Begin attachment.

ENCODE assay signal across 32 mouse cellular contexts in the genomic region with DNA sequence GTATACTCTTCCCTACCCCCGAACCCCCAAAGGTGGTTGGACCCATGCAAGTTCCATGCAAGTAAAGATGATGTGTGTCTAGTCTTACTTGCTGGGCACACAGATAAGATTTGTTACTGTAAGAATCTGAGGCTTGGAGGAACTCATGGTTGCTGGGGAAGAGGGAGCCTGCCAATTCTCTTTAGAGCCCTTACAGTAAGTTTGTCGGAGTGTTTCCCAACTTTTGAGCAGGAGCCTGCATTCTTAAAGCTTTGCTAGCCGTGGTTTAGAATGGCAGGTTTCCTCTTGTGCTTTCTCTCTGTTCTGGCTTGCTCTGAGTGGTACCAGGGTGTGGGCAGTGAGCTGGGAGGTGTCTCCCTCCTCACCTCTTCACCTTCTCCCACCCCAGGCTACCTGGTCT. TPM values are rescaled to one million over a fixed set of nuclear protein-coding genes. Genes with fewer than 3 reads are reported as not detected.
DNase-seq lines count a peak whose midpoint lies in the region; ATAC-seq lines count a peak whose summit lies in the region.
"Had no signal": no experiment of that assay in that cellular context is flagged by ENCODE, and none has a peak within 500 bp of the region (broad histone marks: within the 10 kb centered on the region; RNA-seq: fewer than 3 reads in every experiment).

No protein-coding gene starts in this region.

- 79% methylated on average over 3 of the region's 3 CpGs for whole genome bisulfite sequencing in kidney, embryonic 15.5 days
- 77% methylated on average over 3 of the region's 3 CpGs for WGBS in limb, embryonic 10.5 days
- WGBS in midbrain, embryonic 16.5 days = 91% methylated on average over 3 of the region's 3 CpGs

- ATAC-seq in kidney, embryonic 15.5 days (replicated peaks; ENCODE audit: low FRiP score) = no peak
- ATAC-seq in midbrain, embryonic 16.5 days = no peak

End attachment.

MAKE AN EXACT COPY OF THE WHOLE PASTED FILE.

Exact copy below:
ENCODE assay signal across 32 mouse cellular contexts in the genomic region with DNA sequence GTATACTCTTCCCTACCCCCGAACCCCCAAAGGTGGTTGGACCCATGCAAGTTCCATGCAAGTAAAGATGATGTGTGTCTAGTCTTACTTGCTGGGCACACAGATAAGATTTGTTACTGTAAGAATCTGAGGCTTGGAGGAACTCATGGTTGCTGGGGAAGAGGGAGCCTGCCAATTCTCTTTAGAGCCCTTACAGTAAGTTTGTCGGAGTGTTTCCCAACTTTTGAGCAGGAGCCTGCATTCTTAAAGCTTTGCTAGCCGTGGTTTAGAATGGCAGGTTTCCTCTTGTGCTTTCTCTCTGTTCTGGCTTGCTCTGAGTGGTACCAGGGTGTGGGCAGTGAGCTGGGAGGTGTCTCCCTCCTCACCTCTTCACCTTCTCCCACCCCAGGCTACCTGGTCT. TPM values are rescaled to one million over a fixed set of nuclear protein-coding genes. Genes with fewer than 3 reads are reported as not detected.
DNase-seq lines count a peak whose midpoint lies in the region; ATAC-seq lines count a peak whose summit lies in the region.
"Had no signal": no experiment of that assay in that cellular context is flagged by ENCODE, and none has a peak within 500 bp of the region (broad histone marks: within the 10 kb centered on the region; RNA-seq: fewer than 3 reads in every experiment).

No protein-coding gene starts in this region.

- 79% methylated on average over 3 of the region's 3 CpGs for whole genome bisulfite sequencing in kidney, embryonic 15.5 days
- 77% methylated on average over 3 of the region's 3 CpGs for WGBS in limb, embryonic 10.5 days
- WGBS in midbrain, embryonic 16.5 days = 91% methylated on average over 3 of the region's 3 CpGs

- ATAC-seq in kidney, embryonic 15.5 days (replicated peaks; ENCODE audit: low FRiP score) = no peak
- ATAC-seq in midbrain, embryonic 16.5 days = no peak